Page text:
How to benchmark your business against competitors

February 20, 2024
minutes to read
Justin Bohlmann
Table of Contents

When running your business, knowing how it stacks up against the competition is essential. While you want to maintain your small business's uniqueness and personality, comparing yourself to other companies can gain insight into what you need to do to stay competitive. In this post, we'll explore how you can compare your business with your biggest rivals.

Keeping an eye on the competition is integral to running any business. Whilst there are things you can control; product quality, pricing, suppliers and even wages, there are many you can't. External factors such as competition are just as important to have a good grasp on as what you can manage internally. If you don't understand what your competitors are doing, you can open yourself up to blind spots. These can impact your ability to make intelligent business decisions.

Let's say you are a business that finds that your sales are in decline. The immediate questions would be how, why, and what can be done to arrest the slide. Suppose you didn't notice that your main competitor suddenly slashed their prices to undercut you. In that case, you might play around for months trying to figure out what has happened and implementing the wrong strategies to address it. You may even conclude that your product or service is no longer popular when in fact, you just need to bring your price in line with your competition.

By understanding the strengths and weaknesses of competitors, your small business can position itself to compete better and gain market share. Additionally, monitoring competitors can help you identify new opportunities or implement new tools or processes to gain a competitive edge.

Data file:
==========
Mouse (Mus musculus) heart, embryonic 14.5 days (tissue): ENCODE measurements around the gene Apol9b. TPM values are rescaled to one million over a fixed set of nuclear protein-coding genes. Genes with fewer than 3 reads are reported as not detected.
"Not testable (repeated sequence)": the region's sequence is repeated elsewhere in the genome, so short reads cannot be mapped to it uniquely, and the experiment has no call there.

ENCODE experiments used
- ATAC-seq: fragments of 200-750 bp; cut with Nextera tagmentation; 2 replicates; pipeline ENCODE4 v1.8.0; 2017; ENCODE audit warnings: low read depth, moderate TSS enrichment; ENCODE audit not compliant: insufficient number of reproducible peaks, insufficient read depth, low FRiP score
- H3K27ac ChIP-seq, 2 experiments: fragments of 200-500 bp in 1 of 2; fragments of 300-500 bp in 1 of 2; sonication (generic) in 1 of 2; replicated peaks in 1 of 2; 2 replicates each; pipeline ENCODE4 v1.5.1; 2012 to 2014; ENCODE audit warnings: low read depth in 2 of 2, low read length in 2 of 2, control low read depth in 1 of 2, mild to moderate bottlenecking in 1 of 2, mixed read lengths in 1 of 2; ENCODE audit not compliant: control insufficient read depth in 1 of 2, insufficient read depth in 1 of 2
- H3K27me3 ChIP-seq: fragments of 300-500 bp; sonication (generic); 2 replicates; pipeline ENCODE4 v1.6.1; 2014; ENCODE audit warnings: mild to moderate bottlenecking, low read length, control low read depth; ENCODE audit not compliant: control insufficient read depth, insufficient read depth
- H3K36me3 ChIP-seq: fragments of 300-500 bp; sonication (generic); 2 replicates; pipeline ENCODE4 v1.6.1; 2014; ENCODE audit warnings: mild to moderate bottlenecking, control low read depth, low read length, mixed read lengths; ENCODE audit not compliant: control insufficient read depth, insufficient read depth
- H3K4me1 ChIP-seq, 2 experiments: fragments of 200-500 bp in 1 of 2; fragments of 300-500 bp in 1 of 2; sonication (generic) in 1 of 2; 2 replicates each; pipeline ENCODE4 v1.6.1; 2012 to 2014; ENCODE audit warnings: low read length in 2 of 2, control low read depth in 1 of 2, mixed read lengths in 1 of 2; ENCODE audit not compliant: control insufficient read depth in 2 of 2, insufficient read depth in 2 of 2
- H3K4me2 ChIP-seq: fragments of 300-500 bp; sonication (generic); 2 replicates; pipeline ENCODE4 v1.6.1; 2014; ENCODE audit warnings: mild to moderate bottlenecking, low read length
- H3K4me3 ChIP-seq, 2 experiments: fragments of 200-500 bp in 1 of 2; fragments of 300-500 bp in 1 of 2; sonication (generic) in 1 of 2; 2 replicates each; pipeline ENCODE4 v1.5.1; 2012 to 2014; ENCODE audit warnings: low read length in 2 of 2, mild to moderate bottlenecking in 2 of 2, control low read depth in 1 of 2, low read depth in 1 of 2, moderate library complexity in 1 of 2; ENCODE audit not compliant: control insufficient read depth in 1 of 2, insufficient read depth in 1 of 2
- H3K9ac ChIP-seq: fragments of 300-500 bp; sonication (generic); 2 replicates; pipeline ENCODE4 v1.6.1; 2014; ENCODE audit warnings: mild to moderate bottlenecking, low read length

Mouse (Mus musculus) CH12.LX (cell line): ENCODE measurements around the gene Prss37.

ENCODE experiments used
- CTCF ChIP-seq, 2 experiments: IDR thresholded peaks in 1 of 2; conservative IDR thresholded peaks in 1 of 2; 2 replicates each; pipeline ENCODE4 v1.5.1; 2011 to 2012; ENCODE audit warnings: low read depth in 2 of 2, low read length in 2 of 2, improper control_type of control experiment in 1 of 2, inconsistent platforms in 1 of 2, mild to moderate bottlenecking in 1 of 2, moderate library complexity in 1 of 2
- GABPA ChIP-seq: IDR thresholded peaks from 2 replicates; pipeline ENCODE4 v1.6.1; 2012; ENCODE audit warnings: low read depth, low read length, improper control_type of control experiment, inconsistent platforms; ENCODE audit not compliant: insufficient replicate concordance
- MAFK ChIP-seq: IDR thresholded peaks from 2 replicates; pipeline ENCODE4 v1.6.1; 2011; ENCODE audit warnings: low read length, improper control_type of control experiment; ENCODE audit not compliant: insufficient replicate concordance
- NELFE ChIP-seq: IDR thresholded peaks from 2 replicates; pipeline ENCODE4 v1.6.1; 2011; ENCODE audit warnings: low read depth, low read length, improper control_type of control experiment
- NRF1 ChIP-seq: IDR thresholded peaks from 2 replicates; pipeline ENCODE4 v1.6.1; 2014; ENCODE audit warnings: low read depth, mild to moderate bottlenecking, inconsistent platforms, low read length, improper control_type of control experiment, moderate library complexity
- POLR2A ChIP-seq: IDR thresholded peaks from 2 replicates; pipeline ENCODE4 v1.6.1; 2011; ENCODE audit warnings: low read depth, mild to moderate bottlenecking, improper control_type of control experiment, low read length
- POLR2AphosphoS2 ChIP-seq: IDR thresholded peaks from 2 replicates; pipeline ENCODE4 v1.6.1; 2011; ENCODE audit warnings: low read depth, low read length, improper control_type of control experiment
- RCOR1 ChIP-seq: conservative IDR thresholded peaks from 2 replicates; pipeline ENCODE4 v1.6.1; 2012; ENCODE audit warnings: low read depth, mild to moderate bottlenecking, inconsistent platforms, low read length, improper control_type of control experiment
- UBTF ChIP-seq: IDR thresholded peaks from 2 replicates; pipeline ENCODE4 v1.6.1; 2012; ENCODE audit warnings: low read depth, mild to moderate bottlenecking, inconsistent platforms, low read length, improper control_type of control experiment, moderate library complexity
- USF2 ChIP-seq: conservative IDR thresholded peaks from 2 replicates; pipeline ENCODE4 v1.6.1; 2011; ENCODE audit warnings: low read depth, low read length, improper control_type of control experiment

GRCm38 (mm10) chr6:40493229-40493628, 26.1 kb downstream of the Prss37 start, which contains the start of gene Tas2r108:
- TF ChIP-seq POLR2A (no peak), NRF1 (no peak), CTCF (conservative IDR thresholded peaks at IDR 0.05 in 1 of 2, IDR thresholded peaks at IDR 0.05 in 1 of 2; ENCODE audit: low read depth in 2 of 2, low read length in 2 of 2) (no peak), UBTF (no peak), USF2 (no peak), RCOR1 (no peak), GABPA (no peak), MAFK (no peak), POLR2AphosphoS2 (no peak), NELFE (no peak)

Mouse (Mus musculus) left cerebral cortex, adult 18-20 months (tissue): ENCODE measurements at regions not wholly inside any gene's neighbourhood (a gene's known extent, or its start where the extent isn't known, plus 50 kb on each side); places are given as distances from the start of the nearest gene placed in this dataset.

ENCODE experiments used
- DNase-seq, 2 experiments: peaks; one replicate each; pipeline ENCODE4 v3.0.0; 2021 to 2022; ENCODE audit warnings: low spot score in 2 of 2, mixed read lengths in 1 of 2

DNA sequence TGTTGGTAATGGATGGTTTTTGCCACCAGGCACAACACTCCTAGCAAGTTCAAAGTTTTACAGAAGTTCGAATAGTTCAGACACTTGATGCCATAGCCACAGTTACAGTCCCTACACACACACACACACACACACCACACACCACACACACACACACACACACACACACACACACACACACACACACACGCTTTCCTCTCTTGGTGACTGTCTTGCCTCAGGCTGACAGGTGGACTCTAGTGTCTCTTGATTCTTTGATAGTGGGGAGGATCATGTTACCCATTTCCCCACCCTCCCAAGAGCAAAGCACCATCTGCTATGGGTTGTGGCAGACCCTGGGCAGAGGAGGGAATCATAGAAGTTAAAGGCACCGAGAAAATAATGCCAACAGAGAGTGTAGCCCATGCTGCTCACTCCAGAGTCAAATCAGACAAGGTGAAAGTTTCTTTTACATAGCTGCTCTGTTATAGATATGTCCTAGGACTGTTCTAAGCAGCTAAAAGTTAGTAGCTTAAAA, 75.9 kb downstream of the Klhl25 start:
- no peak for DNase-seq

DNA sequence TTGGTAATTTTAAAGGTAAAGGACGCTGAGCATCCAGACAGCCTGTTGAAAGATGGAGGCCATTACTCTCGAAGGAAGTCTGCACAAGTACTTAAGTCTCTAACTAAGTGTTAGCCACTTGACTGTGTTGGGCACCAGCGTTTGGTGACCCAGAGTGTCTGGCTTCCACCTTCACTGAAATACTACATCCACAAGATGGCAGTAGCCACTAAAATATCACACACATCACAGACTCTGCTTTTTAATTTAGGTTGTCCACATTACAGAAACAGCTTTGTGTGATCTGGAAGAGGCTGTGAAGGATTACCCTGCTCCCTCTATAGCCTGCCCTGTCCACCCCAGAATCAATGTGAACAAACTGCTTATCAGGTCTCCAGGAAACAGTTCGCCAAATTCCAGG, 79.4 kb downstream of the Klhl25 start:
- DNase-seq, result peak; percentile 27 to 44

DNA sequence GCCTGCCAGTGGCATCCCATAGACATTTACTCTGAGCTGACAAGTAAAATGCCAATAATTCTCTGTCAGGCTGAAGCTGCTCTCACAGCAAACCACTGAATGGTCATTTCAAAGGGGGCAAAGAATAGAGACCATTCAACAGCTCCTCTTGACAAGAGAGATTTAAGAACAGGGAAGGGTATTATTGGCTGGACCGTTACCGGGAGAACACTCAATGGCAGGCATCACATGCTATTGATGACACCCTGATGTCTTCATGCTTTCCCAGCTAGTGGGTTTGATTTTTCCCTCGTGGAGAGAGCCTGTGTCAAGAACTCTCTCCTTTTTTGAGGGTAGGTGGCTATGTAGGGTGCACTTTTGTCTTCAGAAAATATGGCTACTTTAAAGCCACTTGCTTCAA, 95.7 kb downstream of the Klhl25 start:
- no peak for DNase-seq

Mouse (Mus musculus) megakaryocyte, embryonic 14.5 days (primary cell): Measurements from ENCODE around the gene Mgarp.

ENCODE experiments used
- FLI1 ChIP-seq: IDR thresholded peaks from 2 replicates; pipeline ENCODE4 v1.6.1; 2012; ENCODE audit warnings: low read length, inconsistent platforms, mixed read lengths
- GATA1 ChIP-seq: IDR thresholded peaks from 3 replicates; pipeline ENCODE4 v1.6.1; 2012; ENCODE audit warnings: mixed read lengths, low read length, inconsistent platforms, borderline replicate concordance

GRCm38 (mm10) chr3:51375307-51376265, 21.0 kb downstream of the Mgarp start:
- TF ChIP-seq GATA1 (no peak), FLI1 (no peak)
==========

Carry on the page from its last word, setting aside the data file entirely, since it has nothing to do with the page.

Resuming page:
Step 1: Identify your competitors

To get started, you'll need to identify your key competitors. On the surface, this might seem simple, but it can be very nuanced. For example, suppose you operate a parking garage in the CBD. In that case, you may assume your competitors are other parking garages in your proximity. However, when driving into the CBD, customers will choose between on-street and off-street parking, public transport, ridesharing, or even getting a lift from family and friends. This distinction between direct (other parking garages) and indirect (public transport) is essential when considering your marketing and pricing strategies; how you differentiate between these options is vital.

There are several ways you can determine who your competitors are:  

  • Market Scanning: Conduct market research on other companies that offer similar products or services to the same customer. This can include both direct and indirect competitors.  
  • Industry Analysis: Review industry reports and publications to find information about the major players in a specific market or industry.  
  • Online Search: Search online for businesses in your area or industry that are potential competitors. Google is a good starting point.  
  • ABS Data: The Australia Bureau of Statistics (ABS) has high-quality data across various small business areas. It's worth reviewing average income, employees and other insights from there.  
  • Customer Surveys: Speaking to current and potential customers about other companies they consider when purchasing can provide insight into your competition.  
  • Keep an eye on the news, trade shows, and events. You may come across a new competitor entering the market.  

Step 2: Benchmark yourself

Benchmarking involves comparing certain critical aspects of your business with your competitors. This allows you to assess where your company stands and what areas need improvement or further development. When benchmarking your business, pay attention to factors like customer service, product quality, pricing, brand, and marketing strategies. These elements play a prominent role in how successful a business is and can give you an idea of where you stand compared to others in the industry.

To conduct a comprehensive benchmarking exercise: